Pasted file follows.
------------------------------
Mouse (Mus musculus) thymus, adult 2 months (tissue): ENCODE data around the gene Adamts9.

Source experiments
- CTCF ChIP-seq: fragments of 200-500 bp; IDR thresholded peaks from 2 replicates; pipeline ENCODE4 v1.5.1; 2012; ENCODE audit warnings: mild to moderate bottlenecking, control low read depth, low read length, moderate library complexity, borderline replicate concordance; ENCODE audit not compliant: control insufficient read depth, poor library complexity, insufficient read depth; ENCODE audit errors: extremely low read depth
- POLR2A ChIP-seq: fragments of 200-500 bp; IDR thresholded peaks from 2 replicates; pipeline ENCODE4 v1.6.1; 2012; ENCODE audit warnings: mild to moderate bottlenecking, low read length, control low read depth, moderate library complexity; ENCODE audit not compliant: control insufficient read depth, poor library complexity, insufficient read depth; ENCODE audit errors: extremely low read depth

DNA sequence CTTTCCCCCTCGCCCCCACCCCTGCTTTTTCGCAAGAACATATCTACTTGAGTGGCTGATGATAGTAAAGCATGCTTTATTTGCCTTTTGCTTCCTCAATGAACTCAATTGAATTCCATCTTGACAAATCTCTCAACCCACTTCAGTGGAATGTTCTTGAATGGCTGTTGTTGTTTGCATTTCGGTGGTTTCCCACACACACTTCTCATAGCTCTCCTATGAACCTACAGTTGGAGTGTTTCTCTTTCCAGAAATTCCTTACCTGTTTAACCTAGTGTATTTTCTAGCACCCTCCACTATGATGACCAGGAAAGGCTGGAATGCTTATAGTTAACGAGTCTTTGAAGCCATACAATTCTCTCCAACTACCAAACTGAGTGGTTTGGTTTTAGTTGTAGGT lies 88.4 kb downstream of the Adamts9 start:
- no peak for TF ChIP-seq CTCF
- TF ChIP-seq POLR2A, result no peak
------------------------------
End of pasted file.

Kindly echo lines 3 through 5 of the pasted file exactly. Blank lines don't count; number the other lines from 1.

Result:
- CTCF ChIP-seq: fragments of 200-500 bp; IDR thresholded peaks from 2 replicates; pipeline ENCODE4 v1.5.1; 2012; ENCODE audit warnings: mild to moderate bottlenecking, control low read depth, low read length, moderate library complexity, borderline replicate concordance; ENCODE audit not compliant: control insufficient read depth, poor library complexity, insufficient read depth; ENCODE audit errors: extremely low read depth
- POLR2A ChIP-seq: fragments of 200-500 bp; IDR thresholded peaks from 2 replicates; pipeline ENCODE4 v1.6.1; 2012; ENCODE audit warnings: mild to moderate bottlenecking, low read length, control low read depth, moderate library complexity; ENCODE audit not compliant: control insufficient read depth, poor library complexity, insufficient read depth; ENCODE audit errors: extremely low read depth

DNA sequence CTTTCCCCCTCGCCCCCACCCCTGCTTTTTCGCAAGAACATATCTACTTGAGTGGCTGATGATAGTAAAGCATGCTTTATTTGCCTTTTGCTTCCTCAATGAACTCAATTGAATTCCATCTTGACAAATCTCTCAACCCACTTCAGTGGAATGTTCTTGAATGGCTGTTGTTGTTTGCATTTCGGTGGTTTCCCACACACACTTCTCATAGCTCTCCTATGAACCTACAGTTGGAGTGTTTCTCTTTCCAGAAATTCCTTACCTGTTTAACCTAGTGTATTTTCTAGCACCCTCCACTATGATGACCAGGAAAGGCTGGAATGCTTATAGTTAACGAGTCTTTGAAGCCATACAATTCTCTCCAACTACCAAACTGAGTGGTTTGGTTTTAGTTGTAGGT lies 88.4 kb downstream of the Adamts9 start: